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In spring 2020, as hundreds of schools shut down across the U.S., faculty and staff made heroic efforts to ensure the continuity of their students’ education.
For some students, the closure abruptly deprived them of access to IT services, forcing them to write their class essays on their phones. Administrative staff worked long hours to distribute devices to students or dropped laptops off on student porches—all in response to a suddenly visible need, this Dell white paper says.
“The need became very apparent,” says Danielle Rourke, a senior higher education strategist at Dell, who is in frequent contact with college administrators. “At the beginning of the pandemic when everyone was sent home, they were hearing from students, schools were noticing students weren’t logging in, they weren’t completing things—so they did take it upon themselves to try and figure out ways to help.”
The digital divide between students from different socioeconomic backgrounds is nothing new, but the shutdown of 2020 opened the eyes of schools to the level of disparity across the student body. In recent years, some schools have embarked on one-to-one device programs in response to the divide by providing students access to personal laptops through a range of purchase or loan programs.
Jamie Wittenberg is assistant dean for research and innovation strategies at the University of Colorado Boulder, a public research university with about 30,000 students.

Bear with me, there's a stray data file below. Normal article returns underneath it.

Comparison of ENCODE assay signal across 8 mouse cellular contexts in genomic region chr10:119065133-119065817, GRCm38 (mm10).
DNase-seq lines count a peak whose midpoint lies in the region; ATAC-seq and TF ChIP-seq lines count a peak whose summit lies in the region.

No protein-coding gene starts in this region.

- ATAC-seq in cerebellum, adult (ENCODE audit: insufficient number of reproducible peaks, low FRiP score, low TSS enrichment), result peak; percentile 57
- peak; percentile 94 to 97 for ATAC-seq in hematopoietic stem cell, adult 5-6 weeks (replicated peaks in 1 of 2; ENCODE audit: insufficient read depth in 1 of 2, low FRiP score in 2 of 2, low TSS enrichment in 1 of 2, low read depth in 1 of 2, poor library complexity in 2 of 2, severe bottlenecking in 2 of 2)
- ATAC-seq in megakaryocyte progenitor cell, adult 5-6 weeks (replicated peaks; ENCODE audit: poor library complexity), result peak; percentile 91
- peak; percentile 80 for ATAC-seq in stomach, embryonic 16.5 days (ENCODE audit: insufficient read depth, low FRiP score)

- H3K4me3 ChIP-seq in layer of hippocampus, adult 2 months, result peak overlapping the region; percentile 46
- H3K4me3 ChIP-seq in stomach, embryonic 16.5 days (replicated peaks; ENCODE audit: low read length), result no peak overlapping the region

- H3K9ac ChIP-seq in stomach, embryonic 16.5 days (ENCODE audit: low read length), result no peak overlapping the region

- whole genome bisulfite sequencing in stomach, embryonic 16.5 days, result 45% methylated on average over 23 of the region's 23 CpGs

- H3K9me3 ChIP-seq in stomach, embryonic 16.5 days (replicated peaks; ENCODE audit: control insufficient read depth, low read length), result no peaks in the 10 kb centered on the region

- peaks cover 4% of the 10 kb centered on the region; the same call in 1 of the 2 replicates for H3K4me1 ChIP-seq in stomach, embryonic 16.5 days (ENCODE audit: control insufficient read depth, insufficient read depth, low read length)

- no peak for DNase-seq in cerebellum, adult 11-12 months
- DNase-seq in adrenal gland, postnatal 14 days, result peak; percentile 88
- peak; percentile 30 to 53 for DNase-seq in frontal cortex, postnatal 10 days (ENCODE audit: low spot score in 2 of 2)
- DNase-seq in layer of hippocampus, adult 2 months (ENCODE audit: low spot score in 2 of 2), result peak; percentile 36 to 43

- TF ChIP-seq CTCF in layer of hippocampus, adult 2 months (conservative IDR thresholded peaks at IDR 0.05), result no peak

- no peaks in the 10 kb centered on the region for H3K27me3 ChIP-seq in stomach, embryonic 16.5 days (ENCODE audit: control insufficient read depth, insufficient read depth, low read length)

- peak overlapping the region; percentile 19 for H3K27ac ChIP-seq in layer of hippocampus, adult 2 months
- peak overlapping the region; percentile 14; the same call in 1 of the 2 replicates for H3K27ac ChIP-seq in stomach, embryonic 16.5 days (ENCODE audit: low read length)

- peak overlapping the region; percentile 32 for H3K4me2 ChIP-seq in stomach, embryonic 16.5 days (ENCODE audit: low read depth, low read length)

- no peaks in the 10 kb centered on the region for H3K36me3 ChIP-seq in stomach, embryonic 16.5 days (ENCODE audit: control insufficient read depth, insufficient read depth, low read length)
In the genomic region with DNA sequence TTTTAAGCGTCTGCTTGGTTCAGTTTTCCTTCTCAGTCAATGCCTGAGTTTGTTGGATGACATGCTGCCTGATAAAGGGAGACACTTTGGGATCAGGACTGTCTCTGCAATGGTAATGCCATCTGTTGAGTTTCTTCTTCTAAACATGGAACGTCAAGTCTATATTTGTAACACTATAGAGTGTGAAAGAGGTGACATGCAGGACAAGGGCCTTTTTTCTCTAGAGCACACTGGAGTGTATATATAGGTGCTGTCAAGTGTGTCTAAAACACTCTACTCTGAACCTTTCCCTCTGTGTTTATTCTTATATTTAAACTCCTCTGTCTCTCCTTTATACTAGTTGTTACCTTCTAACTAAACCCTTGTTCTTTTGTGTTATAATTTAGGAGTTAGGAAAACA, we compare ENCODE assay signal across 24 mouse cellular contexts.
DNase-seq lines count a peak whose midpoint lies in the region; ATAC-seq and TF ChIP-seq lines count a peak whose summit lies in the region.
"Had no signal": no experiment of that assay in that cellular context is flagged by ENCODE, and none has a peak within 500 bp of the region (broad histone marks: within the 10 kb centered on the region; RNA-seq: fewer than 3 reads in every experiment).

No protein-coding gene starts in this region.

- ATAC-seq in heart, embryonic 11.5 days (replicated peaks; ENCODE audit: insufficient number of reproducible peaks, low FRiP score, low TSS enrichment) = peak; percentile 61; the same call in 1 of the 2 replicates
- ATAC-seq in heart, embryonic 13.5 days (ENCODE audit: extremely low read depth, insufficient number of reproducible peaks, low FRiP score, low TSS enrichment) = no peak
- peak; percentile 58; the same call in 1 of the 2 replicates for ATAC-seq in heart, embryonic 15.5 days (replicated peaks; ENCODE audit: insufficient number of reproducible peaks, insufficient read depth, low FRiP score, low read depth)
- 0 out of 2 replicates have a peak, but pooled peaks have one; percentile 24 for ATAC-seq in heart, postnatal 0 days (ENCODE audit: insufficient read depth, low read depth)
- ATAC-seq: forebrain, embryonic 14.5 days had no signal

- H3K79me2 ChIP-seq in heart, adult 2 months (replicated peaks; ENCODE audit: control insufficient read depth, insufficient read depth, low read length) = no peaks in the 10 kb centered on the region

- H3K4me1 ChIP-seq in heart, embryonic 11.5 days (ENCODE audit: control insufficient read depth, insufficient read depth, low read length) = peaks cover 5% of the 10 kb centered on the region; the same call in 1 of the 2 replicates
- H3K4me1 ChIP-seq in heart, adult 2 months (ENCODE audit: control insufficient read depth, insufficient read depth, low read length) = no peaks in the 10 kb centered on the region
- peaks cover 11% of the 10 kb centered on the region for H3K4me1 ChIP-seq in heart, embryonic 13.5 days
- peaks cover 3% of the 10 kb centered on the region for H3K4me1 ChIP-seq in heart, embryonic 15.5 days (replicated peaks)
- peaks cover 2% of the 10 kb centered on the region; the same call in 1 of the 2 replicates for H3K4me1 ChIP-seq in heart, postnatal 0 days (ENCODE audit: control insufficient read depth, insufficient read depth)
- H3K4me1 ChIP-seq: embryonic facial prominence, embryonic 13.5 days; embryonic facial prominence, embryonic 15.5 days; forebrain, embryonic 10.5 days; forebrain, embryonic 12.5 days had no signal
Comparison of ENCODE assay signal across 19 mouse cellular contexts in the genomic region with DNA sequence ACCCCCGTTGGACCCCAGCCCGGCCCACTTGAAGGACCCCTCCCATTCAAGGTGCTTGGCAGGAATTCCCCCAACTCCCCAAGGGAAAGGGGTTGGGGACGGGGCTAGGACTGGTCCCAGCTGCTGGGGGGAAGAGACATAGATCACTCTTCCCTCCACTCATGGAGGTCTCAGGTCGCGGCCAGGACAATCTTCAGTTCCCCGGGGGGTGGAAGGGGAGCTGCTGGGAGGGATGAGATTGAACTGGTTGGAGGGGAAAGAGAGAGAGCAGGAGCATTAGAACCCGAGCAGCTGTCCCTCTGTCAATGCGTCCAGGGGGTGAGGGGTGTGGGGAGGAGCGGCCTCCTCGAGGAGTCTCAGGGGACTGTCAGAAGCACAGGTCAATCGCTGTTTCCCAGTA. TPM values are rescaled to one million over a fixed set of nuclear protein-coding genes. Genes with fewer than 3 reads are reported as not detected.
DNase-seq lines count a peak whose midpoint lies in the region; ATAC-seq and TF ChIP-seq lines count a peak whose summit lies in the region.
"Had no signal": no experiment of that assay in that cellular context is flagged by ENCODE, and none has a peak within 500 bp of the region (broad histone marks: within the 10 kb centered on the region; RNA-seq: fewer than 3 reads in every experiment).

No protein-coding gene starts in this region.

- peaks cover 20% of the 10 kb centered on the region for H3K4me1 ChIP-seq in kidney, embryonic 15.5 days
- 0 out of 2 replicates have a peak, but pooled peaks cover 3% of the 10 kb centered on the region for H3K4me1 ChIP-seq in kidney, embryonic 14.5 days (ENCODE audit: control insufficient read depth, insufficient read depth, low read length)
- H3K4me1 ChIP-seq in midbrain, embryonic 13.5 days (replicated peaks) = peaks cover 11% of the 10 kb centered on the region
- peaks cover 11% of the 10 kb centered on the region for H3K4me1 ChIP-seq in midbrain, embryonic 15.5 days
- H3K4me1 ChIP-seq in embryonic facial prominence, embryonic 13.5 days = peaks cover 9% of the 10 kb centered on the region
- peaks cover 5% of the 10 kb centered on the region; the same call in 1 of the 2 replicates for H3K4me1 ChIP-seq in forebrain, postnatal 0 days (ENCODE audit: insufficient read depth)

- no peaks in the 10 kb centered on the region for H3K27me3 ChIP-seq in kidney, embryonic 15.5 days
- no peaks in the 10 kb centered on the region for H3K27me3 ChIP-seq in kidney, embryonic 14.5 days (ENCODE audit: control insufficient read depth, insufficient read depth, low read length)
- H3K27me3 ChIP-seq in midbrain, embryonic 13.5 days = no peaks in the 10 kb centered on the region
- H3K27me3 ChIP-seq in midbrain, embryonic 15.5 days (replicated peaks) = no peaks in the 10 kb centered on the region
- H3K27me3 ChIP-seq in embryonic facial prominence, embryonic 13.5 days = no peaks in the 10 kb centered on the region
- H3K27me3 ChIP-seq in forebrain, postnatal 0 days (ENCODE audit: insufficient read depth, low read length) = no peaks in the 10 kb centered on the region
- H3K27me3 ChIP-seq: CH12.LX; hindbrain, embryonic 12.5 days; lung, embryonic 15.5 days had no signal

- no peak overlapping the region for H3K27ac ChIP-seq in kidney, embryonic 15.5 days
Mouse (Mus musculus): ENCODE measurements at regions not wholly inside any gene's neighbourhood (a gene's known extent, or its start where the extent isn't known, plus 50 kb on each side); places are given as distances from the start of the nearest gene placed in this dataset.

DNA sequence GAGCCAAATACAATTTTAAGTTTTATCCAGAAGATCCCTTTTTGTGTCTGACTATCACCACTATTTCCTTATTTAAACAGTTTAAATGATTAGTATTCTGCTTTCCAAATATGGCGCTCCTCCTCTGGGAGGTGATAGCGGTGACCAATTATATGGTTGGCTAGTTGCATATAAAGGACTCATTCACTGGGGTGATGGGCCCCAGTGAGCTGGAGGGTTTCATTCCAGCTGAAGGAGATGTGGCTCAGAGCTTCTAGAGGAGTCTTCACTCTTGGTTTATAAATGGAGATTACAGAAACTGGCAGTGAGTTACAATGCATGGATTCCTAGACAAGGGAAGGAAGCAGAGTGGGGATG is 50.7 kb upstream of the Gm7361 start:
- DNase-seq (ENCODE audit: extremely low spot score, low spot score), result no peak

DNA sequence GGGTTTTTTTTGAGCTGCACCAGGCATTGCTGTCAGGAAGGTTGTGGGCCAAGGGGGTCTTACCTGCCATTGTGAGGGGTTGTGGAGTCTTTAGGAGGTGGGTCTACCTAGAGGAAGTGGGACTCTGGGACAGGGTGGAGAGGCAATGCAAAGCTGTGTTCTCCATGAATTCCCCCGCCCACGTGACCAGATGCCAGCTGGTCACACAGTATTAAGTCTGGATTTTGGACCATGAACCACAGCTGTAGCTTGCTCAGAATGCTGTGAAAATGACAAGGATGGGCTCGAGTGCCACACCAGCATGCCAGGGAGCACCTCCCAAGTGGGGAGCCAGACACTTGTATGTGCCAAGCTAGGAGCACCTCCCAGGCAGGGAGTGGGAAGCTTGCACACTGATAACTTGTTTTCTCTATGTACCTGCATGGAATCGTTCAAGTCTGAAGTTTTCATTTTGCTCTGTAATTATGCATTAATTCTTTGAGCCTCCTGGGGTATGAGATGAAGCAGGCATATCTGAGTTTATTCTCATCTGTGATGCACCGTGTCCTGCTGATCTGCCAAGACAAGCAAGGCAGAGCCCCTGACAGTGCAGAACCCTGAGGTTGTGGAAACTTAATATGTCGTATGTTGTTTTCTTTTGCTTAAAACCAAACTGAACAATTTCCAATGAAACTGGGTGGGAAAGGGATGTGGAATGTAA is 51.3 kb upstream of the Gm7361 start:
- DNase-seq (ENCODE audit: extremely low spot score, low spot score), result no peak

“All of a sudden our highest risk students were unable to use our public facilities in the libraries and their courses were all online.” The University of Colorado Boulder introduced a one-to-one program in 2021.
“For a student who didn’t have access to the technology, they were doubly hit by these intersecting areas of inequality. We wanted to try to level the playing field,” Wittenberg says.
Learning from K-12
The logic of a one-to-one device program is relatively simple: Each student has access to their own laptop or device and those devices are configured specifically for that student’s learning journey. One-to-one programs give colleges and universities the opportunity to secure the devices and tailor their configurations—like storage space and computing power—to their students’ academic activities.
For more than a decade, one-to-one programs have existed in the K-12 system. In the Frenship Independent School District in Texas, educators say the program has helped teachers create a personalized, student-centered experience, and encouraged young people to take responsibility for their learning.
Unlike K-12, higher education has traditionally relied on the presence of computer labs, or on students themselves bringing their own devices (BYOD) to school. But while BYOD is convenient, it masks a number of problems. Students may not have devices to bring with them or may have been given hand-me-downs by relatives or friends which may be slow or outdated; some devices may lack the capability to conduct video-conferencing and share material easily online.
“If you have a computer that’s not effective, that’s almost as bad as not having a computer at all,” Wittenberg says.